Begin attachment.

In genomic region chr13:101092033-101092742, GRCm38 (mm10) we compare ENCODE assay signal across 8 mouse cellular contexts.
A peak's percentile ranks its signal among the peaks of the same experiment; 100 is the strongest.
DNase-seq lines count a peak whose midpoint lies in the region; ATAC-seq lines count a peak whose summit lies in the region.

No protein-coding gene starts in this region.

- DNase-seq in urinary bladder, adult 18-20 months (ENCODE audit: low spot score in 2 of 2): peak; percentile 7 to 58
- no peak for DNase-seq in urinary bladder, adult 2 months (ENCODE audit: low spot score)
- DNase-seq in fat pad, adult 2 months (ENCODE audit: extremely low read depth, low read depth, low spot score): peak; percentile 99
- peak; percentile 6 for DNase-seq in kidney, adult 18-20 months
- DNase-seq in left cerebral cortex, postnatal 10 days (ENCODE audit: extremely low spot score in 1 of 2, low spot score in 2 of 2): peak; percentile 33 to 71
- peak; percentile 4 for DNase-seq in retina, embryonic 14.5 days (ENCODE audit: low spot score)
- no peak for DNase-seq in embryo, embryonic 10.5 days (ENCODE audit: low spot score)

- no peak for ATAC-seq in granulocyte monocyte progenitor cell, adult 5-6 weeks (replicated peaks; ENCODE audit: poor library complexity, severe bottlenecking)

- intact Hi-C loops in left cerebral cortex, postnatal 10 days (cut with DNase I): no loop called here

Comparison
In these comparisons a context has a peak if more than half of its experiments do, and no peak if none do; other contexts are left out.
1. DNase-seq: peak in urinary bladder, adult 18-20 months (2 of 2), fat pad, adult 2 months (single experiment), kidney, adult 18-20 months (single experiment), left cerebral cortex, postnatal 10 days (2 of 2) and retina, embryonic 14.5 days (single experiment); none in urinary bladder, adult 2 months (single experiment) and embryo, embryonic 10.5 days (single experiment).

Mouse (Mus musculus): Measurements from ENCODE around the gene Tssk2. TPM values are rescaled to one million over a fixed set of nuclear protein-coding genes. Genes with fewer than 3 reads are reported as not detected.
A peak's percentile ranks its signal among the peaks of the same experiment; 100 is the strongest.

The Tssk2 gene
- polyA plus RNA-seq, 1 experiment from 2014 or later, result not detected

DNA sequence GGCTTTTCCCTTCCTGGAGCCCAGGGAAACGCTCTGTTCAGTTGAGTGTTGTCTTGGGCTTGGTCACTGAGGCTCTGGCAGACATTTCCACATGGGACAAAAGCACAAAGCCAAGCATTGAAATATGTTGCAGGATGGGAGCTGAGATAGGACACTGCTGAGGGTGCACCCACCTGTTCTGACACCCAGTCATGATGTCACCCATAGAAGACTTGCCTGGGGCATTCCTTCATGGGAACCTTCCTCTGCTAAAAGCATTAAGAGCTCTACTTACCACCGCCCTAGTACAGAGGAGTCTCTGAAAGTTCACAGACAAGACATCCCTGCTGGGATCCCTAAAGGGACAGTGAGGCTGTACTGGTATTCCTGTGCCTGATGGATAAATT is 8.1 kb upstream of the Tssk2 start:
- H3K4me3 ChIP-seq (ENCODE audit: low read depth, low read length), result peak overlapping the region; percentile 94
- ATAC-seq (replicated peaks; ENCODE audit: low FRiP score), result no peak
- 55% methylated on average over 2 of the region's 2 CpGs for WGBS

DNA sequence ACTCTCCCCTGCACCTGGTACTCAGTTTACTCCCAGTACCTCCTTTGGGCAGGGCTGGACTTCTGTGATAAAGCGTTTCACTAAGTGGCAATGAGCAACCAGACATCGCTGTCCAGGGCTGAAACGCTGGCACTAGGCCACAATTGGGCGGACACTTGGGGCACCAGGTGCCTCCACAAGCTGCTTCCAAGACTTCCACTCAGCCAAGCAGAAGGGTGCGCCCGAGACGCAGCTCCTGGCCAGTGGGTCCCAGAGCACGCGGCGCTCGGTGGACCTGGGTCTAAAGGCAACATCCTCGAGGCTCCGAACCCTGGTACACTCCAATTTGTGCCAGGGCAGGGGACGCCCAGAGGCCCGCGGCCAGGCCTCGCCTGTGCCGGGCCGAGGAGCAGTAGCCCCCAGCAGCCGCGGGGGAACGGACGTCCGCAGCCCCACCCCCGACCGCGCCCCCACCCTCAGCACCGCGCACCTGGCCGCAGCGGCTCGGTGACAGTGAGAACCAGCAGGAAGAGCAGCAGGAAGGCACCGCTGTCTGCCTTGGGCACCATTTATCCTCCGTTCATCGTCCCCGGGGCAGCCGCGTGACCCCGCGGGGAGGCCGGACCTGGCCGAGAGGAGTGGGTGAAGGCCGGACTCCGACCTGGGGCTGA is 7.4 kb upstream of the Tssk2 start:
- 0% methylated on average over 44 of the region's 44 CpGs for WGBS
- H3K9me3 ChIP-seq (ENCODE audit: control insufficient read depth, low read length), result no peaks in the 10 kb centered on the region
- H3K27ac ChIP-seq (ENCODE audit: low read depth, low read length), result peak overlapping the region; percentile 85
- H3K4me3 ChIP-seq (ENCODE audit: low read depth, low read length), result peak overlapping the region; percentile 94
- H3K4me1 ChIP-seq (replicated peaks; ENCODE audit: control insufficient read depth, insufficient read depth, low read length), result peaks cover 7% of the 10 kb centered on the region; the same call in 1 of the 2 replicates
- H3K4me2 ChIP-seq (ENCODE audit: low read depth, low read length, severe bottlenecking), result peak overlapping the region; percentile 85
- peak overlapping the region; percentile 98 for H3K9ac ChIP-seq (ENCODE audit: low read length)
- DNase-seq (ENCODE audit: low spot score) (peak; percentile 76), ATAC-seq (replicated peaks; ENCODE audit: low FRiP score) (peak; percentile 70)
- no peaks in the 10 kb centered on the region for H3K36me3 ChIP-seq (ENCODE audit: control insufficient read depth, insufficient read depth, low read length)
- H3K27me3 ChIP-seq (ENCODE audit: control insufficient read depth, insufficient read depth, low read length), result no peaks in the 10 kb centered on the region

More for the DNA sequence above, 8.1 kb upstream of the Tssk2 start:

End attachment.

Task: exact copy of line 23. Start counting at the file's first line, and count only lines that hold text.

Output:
- ATAC-seq (replicated peaks; ENCODE audit: low FRiP score), result no peak